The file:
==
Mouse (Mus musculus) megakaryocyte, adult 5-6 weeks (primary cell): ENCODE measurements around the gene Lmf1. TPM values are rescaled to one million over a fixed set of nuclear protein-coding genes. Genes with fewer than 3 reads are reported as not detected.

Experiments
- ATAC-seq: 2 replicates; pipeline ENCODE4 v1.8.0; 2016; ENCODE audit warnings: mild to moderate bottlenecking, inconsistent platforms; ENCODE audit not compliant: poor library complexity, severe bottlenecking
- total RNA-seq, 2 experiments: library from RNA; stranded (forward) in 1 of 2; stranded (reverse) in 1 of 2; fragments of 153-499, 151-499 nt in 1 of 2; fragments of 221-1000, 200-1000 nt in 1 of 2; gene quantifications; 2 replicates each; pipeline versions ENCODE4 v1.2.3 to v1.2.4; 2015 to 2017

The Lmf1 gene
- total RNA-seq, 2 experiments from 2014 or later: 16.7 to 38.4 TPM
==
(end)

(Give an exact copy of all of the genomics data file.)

Mouse (Mus musculus) megakaryocyte, adult 5-6 weeks (primary cell): ENCODE measurements around the gene Lmf1. TPM values are rescaled to one million over a fixed set of nuclear protein-coding genes. Genes with fewer than 3 reads are reported as not detected.

Experiments
- ATAC-seq: 2 replicates; pipeline ENCODE4 v1.8.0; 2016; ENCODE audit warnings: mild to moderate bottlenecking, inconsistent platforms; ENCODE audit not compliant: poor library complexity, severe bottlenecking
- total RNA-seq, 2 experiments: library from RNA; stranded (forward) in 1 of 2; stranded (reverse) in 1 of 2; fragments of 153-499, 151-499 nt in 1 of 2; fragments of 221-1000, 200-1000 nt in 1 of 2; gene quantifications; 2 replicates each; pipeline versions ENCODE4 v1.2.3 to v1.2.4; 2015 to 2017

The Lmf1 gene
- total RNA-seq, 2 experiments from 2014 or later: 16.7 to 38.4 TPM